Nigeria sets up special courts to battle graft
September 29, 2017 | 4:32 pm| | | Start Conversation
Nigeria is setting up special courts to speed up the trial of corruption cases and give a boost to President Muhammadu Buhari’s efforts to fulfill an electoral pledge to stamp out graft in Africa’s biggest oil producer, Information Minister Lai Mohammed said.
“The chief justice has given the directive to all the 36 states to designate one court for the trial of corruption,” Mohammed said in an interview on Thursday in London. “Taking out corruption cases and putting them in special courts is going to fast-track the prosecution.”
Buhari, whose election in 2015 marked the first time in Nigeria’s history an opposition candidate defeated an incumbent, campaigned on ending widespread corruption and reforming the country of more than 180 million people. Instead, a plunge in output and prices of crude, the nation’s main export and source of two-thirds of government revenue, sent the economy into its biggest slump in a quarter century.
While the government has increased infrastructure spending in the past two years, with the economy just emerging from recession, it will take longer for more people to experience the improvements Buhari promised during his campaign, according to Mohammed. Output increased in the second quarter, ending its worst slump in 25 years as farm and oil activity increased.
“As soon as the multiplier effects are being felt, it will create more jobs and firm up the economy,” he said.
Buhari spent five months in two trips to London this year for treatment of an undisclosed ailment, sparking concern about his ability to finish his four-year term and possibly seek re-election.
Only Buhari “in his own good time” can tell the public about his health and whether he’ll seek re-election in 2019, according to Mohammed.
“I think Mr. President is more preoccupied right now with delivering on his 2015 electoral promises,” he said. “I don’t think his focus now is on whether he’ll run or not.”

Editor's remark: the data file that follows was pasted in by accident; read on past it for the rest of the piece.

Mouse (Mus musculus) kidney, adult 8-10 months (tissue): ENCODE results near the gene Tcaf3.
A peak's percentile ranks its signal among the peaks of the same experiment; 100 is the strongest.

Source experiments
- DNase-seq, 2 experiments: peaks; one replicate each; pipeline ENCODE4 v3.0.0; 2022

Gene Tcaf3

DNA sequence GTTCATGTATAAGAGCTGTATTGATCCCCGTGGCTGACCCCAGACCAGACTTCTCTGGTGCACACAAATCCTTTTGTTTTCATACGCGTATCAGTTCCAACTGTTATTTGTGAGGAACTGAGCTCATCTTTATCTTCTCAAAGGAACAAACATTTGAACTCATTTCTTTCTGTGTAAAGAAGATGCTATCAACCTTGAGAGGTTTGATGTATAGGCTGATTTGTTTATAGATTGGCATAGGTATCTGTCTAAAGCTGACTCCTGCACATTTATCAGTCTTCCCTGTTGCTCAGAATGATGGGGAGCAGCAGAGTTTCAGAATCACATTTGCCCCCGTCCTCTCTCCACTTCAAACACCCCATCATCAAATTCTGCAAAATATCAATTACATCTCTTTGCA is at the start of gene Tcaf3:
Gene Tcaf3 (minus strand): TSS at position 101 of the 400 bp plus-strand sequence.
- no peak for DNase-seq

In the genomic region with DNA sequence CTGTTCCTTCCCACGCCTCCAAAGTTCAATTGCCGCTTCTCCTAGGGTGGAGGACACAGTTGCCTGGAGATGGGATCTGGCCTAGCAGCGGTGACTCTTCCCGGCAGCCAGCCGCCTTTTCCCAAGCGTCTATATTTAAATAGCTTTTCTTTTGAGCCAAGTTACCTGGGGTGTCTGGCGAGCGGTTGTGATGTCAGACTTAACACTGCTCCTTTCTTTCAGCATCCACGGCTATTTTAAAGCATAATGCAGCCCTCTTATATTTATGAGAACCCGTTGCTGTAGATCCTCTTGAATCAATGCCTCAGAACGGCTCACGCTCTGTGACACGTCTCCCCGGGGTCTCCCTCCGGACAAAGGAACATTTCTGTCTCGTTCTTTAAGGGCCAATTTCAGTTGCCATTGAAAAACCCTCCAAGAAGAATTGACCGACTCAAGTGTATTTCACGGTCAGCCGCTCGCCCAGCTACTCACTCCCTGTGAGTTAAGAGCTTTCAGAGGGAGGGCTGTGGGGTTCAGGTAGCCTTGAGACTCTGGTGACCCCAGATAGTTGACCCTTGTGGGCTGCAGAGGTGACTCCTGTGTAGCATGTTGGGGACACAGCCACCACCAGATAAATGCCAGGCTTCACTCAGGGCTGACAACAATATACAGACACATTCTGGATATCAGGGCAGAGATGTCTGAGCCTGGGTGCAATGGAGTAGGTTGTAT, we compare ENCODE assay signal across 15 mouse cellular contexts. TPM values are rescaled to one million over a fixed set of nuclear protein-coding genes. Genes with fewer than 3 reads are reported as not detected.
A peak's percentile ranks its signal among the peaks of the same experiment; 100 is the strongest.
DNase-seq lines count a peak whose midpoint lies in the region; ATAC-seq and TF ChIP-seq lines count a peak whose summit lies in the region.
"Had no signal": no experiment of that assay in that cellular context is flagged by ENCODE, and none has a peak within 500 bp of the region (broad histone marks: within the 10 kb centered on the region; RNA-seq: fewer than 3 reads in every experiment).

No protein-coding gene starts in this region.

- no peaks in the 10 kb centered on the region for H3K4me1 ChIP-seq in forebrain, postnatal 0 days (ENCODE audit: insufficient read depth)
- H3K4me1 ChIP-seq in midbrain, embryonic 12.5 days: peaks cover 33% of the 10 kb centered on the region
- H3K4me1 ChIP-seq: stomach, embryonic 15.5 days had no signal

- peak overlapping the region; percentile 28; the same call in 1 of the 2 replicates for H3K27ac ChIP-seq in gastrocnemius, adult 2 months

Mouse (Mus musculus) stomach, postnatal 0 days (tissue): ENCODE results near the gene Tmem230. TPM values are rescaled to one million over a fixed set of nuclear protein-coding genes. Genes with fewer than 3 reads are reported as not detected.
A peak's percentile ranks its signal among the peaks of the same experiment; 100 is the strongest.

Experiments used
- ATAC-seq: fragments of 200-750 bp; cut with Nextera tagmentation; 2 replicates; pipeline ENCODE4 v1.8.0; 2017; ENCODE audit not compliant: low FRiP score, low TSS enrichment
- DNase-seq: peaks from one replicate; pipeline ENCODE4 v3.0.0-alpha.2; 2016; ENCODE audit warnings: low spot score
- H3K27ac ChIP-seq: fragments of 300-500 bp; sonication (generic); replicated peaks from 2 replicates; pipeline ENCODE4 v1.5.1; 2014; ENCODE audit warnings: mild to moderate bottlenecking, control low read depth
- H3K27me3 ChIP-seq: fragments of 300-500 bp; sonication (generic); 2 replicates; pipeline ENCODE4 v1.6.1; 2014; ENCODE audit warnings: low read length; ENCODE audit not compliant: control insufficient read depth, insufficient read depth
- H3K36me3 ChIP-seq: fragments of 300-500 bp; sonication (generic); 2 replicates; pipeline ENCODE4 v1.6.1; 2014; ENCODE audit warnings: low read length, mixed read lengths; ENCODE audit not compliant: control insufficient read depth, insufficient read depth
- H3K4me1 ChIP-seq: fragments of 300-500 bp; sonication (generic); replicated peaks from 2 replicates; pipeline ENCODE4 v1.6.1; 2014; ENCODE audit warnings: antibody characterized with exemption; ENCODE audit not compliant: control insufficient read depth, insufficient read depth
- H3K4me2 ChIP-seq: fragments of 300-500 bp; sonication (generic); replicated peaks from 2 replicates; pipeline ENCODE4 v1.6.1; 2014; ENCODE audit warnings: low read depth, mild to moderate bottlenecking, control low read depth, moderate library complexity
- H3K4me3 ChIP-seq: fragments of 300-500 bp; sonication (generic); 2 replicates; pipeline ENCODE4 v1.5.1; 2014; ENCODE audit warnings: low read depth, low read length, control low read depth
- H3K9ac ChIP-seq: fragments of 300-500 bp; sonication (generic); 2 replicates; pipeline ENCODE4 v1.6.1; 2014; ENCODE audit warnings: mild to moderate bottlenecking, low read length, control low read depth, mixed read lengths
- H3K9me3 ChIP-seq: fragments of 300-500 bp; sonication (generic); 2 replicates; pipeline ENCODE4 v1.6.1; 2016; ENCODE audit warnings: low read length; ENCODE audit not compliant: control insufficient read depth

For the government, ending the recession is a “first significant step” to be followed by further efforts to end the nation’s dependence on oil by expanding infrastructure to help diversify the economic base, Mohammed said.
“More important for us is that this recovery proves we correctly diagnosed the problems of the economy and that we applied solutions that worked,” he said.
While investors have expressed misgivings about the government’s exchange-rate controls and steps taken to prop up the value of the local currency, Mohammed said the system in place now “is working for us.” The central bank’s decision to create a separate foreign-exchange trading window for importers and investors “has eased concerns” in the financial market, he said.
The administration’s guiding principle is to remain committed to the war on graft and use the savings for national development, Mohammed said. Nigeria ranked 136 out of 176 countries on Transparency International’s 2016 Corruption Perceptions Index.
“If you want to fight corruption, you’ll have to get ready for corruption to fight back. And corruption is fighting back very, very viciously,” he said. “But despite that, I think the government remains very focused and very committed.”
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